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Tips on helping you children adjust to divorce


When their parent’s divorce, a child’s age, their home environment, cultural factors, and their mental health, among a host of other factors, will determine how they’ll react to, cope, and recover from their parents separating.

Sometimes married couples hold off divorcing until their children are no longer minors, so they don’t have to deal with the toll that divorce enacts on their young children. This choice isn’t necessarily protecting the child’s well-being if they are living in an unhappy household during their formative years.

If you do decide to divorce while the children are still living at home, there are some steps a parent can take to ease the negative feelings that divorce would toss your child’s way, like making sure your child knows that they are loved. If you are a parent that shows your love through actions more than affection, it may be time to switch it up. Other tips include:

  1. Not sugarcoating the situation: Shielding your child from the reality of divorce proceedings or the mistakes of your co-parent will have increasingly negative consequences later when they find out.
  2. Have a plan for when your ex screws up: Some of us may be close, but none of us are entirely perfect. If your ex screws up, like no-showing to pick up the kid, have a backup plan. The child will likely be let down but will recover. A trip to the ice cream store or mini golf can quickly lift a child’s spirits. Mistakes happen – It’s when they become constant when the problem arises.
  3. Encourage communication: Your child(ren) will have many questions about what’s going on. Allow them to ask and also allow them to vent. Teach them that it’s okay to challenge the status quo respectfully.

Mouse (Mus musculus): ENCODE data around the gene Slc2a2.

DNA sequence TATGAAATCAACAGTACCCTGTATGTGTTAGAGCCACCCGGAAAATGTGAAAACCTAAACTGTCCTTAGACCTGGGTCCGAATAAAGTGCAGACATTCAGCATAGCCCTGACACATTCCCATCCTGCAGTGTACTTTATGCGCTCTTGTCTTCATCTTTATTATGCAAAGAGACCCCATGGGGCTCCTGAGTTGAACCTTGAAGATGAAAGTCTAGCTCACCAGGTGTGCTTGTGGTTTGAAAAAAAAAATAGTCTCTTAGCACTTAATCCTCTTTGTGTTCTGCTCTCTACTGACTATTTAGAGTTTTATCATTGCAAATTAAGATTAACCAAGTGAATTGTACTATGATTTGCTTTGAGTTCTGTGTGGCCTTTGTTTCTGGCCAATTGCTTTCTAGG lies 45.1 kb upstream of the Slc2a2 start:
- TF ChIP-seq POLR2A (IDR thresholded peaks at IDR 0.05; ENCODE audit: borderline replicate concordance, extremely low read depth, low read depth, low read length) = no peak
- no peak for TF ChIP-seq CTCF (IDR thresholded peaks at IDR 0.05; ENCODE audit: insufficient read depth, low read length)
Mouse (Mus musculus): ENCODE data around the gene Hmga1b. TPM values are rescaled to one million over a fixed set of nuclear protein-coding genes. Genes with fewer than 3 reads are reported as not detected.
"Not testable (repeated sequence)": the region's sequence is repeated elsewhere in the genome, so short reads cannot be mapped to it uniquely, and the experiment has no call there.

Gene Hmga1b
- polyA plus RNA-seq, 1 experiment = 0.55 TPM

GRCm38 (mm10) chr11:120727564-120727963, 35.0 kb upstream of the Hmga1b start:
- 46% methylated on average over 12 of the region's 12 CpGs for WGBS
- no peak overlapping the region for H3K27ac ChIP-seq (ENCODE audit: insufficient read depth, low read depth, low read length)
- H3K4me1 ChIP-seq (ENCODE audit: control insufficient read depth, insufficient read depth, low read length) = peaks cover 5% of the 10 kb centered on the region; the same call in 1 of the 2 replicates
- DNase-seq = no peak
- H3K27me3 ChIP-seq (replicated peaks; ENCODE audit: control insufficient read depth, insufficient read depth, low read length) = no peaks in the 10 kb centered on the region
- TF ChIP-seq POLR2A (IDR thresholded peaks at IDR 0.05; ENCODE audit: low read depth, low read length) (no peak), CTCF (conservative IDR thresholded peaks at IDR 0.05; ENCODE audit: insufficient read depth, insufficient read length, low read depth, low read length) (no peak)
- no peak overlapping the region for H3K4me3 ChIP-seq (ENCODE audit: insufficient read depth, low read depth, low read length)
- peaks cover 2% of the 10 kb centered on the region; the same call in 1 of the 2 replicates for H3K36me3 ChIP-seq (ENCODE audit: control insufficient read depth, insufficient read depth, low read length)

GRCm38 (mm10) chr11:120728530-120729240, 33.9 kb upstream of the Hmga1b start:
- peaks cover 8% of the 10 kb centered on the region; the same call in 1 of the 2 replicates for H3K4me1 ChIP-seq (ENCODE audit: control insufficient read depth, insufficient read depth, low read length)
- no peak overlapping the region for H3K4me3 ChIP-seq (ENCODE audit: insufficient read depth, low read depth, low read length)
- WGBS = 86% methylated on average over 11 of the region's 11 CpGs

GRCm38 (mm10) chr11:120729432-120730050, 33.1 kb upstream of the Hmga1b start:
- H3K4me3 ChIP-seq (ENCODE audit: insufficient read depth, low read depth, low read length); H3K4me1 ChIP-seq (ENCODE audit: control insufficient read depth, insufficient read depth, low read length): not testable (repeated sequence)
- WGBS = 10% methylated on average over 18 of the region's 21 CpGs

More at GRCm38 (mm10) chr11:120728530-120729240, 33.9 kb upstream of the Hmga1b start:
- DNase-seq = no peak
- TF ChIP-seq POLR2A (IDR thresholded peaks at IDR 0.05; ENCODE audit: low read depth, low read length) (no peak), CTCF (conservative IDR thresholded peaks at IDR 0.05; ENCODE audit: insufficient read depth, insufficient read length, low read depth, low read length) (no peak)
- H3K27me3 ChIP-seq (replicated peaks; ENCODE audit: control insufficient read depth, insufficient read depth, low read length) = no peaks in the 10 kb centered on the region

4. Be able to adapt: We all have busy schedules, and children thrive on steadiness and consistency, but sometimes events or meetings cannot be changed. This will occur with you and your ex. You have to be willing to be flexible in a successful co-parenting relationship.
  5. Leve your kids out of it: Though it’s best to try, there really is no way to shield your child from every argument you and your husband may have when married. When divorced, it’s easier to shield your children from the spats between you ad your ex, and you should. Exposing children to ongoing parental issues could harm them later in life. 

Successful co-parents will argue from time to time, but teamwork and reliability are critical to maintaining an amicable relationship between you and your ex.

To help your child cope and recover from divorce, you must also be in healthy place. Some things adults can do to manage and improve divorce-related stress and anxiety is to vent to someone you trust (make sure they aren’t related or close with your ex), eat healthily, and find an outlet that will allow you to control your emotions. Kickboxing, boxing, art, music, or general exercise are suitable activities to quell pent up emotions.

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